Uber workers' contract is unintelligible and gibberish, says MP Frank Field
The only flexibility in the so-called gig economy is enjoyed by employers rather than workers such as delivery drivers, according to the chairman of a group of MPs inquiring into the sector.
Frank Field, who chairs the Work and Pensions Committee, described the contract of taxi hailing firm Uber as "unintelligible".
The committee published a number of contracts it has received from firms during its inquiry, saying the intention of some clauses it examined appeared to be to put people off challenging their status, including going to court.
There have been a number of high profile cases in recent months involving people classed as self employed, claiming they were actually workers so entitled to rights such as holiday and sick pay.
The MPs published a number of "key points" from the contracts, including:
:: Uber's contract is "unintelligible" - which the company was said to acknowledge.
:: Deliveroo's contract explicitly requires its couriers to agree that they are not workers, and to agree not to challenge their self-employed status in court.
The company said in oral evidence in February that this clause would "disappear", but a letter to the committee now commits to removing it "within the coming weeks".
:: Section 13 of Uber's contract contains a clause on not disputing self-employed status, similar to Deliveroo's.
:: Section 2 of Amazon's contract performs a similar function to section 13 of Uber's contract.
Mr Field said: "Quite frankly the Uber contract is gibberish. They are well aware that many, if not most, of their drivers speak English as a second language - they recently lost a court case trying to escape Transport for London's new English testing rules for private hire drivers - yet their contract is almost unintelligible.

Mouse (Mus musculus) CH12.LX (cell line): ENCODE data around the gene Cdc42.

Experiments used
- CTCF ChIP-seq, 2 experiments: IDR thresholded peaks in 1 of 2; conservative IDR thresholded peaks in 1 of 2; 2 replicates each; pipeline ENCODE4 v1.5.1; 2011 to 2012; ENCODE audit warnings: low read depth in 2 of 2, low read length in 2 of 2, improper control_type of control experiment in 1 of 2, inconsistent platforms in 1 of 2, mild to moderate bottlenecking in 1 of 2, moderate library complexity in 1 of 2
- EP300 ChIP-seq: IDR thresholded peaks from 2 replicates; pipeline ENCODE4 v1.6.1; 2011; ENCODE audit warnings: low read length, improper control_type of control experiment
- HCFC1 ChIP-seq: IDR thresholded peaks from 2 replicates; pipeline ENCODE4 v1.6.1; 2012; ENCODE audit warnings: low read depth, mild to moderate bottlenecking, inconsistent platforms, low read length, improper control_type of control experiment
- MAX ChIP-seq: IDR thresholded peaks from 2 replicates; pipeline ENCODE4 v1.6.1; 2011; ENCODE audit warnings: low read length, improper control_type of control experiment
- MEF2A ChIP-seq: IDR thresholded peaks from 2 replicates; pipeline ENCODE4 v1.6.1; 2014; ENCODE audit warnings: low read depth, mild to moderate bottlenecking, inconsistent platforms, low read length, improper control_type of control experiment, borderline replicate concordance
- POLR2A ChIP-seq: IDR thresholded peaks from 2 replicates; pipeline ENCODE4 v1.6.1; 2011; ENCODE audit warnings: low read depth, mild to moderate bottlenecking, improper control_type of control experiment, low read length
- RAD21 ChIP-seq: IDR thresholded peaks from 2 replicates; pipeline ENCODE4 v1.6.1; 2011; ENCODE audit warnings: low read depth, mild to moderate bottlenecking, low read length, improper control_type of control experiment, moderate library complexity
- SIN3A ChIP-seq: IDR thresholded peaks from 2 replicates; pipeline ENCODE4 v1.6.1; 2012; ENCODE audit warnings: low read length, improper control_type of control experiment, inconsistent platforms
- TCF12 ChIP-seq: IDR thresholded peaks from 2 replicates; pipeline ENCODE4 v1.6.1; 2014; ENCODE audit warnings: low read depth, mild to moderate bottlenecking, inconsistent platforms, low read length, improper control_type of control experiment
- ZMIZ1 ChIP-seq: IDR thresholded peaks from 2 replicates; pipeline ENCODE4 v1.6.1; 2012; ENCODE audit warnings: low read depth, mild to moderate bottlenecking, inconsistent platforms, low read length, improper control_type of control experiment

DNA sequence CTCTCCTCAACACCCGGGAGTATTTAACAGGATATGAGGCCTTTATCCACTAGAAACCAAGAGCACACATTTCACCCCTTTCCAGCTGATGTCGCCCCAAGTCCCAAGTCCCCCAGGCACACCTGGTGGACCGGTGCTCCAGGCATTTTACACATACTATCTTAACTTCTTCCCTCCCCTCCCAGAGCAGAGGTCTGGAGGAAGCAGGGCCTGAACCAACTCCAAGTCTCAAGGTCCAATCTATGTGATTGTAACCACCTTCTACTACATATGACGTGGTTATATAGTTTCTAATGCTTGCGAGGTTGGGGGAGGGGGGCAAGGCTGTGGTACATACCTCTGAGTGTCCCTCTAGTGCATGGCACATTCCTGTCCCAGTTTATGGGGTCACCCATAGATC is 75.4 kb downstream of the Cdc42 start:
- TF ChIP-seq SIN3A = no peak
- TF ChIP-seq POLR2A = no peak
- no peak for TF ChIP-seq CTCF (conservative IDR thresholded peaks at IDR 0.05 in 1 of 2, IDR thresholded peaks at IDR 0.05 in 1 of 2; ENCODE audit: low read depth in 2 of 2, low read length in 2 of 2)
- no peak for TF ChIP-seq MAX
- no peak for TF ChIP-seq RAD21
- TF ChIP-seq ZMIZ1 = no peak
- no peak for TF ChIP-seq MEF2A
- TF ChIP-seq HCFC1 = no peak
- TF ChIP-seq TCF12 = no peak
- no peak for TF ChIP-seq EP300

"And it, like Deliveroo's, contains this egregious clause about not challenging the official designation of "self-employed", when the way they work looks in most ways an awful lot like being employed. These companies parade the "flexibility" their model offers to drivers but it seems the only real flexibility is enjoyed by the companies themselves. It does seem a marvellous business model if you can get away with it.
"My worry is that as a result these companies contribute little to the public purse or our social safety net. They are not paying sick leave, National Living Wage, or contributing to pensions. Yet it seems likely that their employment practices will lead more people to need taxpayers to pick up these costs."
TUC general secretary Frances O'Grady said: " Many people working in the gig economy are unaware of their rights at work and are afraid of being victimised if they speak out. Companies are deliberately exploiting this fear to prevent scrutiny of their employment practices.
"The Government urgently needs to reform employment law, so that employers who use these appalling clauses are fined."
Jason Moyer-Lee of the Independent Workers Union of Great Britain, said: "The contract clauses these companies use is further evidence that they are worried of being exposed for the sham operations they are running."
An Uber spokesman said: "Almost all taxi and private hire drivers in the UK are self-employed. We've always been clear to drivers who use Uber that they are self-employed and free to choose if, when and where they drive, with no shifts, minimum hours or uniforms.
"There is nothing in our terms to stop anybody challenging this. In fact a small group of drivers recently took us to an employment tribunal claiming they're not self-employed.
"We recognise our terms could be written in plainer English and we started the process of revising them some time ago."
A Deliveroo spokesman said: "As a British business, we're proud to offer well-paid, flexible work to 15,000 riders across the UK and we're committed to ensuring that as the company continues to grow, riders continue to benefit from that growth.
"As outlined to the select committee, we are always revising our supplier agreement to ensure it reflects how we work with riders in practice. That is why we are removing the clause discussed, which has never been enforced, in the coming weeks."
Tim Roache, GMB general secretary, said: "Workers are being lied to and obliged to sign their rights away by corporations using every trick in the book.
"All the forced self-employment contracts being brought to us by members are not just nonsense, they are unlawful."